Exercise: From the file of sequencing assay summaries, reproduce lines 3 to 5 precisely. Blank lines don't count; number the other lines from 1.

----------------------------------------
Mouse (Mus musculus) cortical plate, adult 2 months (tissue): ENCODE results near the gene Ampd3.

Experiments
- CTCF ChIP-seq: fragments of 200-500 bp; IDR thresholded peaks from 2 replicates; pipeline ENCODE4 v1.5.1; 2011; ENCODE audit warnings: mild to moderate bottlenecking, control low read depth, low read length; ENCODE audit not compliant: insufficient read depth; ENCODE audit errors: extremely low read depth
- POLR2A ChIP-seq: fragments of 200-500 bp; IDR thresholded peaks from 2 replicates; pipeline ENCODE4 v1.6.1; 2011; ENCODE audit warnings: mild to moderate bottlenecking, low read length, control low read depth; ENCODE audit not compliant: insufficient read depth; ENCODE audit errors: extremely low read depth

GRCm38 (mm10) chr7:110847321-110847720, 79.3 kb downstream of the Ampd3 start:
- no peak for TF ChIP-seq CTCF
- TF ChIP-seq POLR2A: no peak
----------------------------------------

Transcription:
- CTCF ChIP-seq: fragments of 200-500 bp; IDR thresholded peaks from 2 replicates; pipeline ENCODE4 v1.5.1; 2011; ENCODE audit warnings: mild to moderate bottlenecking, control low read depth, low read length; ENCODE audit not compliant: insufficient read depth; ENCODE audit errors: extremely low read depth
- POLR2A ChIP-seq: fragments of 200-500 bp; IDR thresholded peaks from 2 replicates; pipeline ENCODE4 v1.6.1; 2011; ENCODE audit warnings: mild to moderate bottlenecking, low read length, control low read depth; ENCODE audit not compliant: insufficient read depth; ENCODE audit errors: extremely low read depth

GRCm38 (mm10) chr7:110847321-110847720, 79.3 kb downstream of the Ampd3 start: